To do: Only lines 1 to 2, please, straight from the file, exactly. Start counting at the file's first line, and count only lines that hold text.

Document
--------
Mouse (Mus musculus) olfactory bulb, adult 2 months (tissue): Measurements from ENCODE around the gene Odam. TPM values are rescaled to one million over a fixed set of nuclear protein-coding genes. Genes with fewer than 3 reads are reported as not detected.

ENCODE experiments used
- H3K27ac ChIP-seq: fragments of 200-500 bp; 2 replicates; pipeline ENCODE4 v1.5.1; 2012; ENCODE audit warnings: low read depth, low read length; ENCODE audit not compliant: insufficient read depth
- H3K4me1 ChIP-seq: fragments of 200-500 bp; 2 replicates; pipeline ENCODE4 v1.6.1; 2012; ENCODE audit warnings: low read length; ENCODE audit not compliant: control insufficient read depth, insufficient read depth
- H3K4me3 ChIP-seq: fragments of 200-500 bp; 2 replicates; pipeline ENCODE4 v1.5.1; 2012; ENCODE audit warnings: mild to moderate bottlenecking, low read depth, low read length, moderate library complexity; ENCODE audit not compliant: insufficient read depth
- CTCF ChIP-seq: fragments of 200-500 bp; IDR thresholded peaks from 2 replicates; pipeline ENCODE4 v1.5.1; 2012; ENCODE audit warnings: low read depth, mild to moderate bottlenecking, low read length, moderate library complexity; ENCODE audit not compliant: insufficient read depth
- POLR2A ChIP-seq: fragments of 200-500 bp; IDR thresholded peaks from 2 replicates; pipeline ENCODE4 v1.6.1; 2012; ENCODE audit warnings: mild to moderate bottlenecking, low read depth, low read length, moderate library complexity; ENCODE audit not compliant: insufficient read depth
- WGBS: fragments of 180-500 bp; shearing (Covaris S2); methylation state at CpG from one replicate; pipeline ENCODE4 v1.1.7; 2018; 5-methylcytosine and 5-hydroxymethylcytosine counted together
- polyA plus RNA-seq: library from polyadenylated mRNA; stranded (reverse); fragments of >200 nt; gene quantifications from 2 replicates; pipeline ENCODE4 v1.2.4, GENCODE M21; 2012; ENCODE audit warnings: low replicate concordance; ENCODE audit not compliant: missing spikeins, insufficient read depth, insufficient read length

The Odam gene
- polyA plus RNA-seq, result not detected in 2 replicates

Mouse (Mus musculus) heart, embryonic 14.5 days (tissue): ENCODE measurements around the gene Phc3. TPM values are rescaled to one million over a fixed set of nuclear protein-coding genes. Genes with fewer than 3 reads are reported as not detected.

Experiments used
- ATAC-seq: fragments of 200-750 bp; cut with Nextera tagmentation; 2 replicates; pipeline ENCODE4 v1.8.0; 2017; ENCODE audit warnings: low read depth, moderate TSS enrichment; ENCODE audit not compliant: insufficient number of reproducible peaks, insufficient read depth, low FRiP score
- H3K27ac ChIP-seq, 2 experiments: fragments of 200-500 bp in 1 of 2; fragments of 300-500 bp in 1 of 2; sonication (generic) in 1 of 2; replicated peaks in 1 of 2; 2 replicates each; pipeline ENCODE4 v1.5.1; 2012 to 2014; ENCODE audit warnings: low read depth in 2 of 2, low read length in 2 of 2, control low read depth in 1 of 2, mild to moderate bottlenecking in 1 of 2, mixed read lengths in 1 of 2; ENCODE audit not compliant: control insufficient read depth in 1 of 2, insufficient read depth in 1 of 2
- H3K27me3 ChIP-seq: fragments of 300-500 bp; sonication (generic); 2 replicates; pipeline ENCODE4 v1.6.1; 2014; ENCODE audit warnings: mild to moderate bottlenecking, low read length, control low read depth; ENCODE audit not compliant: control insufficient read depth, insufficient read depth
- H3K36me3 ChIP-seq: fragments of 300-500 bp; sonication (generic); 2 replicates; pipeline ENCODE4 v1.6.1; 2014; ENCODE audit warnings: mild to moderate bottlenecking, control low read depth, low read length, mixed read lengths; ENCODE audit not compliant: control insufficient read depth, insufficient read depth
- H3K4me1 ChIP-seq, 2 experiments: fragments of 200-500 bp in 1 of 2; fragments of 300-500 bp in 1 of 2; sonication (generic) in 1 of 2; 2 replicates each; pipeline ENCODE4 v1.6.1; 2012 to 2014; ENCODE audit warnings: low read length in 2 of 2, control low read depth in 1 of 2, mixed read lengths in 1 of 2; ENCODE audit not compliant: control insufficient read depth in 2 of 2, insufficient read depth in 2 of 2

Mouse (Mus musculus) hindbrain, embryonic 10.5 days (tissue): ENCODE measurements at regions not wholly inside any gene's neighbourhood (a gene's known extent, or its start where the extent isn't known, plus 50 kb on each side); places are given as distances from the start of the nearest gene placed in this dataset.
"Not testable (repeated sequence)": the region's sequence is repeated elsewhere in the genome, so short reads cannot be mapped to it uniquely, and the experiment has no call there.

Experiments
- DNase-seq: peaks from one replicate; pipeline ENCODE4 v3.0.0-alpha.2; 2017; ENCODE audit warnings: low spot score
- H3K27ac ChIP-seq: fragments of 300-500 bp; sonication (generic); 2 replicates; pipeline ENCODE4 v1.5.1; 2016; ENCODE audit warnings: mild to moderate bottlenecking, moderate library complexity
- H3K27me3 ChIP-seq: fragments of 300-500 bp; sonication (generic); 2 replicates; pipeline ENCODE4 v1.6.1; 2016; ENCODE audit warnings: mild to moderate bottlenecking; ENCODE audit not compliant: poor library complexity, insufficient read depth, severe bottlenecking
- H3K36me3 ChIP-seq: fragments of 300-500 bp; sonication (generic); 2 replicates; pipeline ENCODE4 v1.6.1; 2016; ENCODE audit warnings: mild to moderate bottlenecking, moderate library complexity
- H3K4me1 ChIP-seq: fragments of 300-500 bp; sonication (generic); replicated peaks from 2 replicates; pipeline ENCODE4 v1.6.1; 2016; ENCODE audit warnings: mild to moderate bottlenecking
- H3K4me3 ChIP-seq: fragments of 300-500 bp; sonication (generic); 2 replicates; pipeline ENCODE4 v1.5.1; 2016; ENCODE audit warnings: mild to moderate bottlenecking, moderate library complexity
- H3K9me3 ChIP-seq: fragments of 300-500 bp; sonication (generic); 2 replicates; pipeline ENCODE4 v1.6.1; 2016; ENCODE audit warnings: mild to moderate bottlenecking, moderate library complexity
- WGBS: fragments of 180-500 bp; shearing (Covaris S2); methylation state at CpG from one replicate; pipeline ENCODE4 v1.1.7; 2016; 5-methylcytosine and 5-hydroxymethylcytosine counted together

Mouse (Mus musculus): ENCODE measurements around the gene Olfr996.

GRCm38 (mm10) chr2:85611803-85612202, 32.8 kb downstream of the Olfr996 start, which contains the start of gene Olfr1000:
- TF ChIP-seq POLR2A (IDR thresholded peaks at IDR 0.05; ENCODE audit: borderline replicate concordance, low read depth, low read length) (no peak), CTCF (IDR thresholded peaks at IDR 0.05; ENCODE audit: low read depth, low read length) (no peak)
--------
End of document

Mouse (Mus musculus) olfactory bulb, adult 2 months (tissue): Measurements from ENCODE around the gene Odam. TPM values are rescaled to one million over a fixed set of nuclear protein-coding genes. Genes with fewer than 3 reads are reported as not detected.

ENCODE experiments used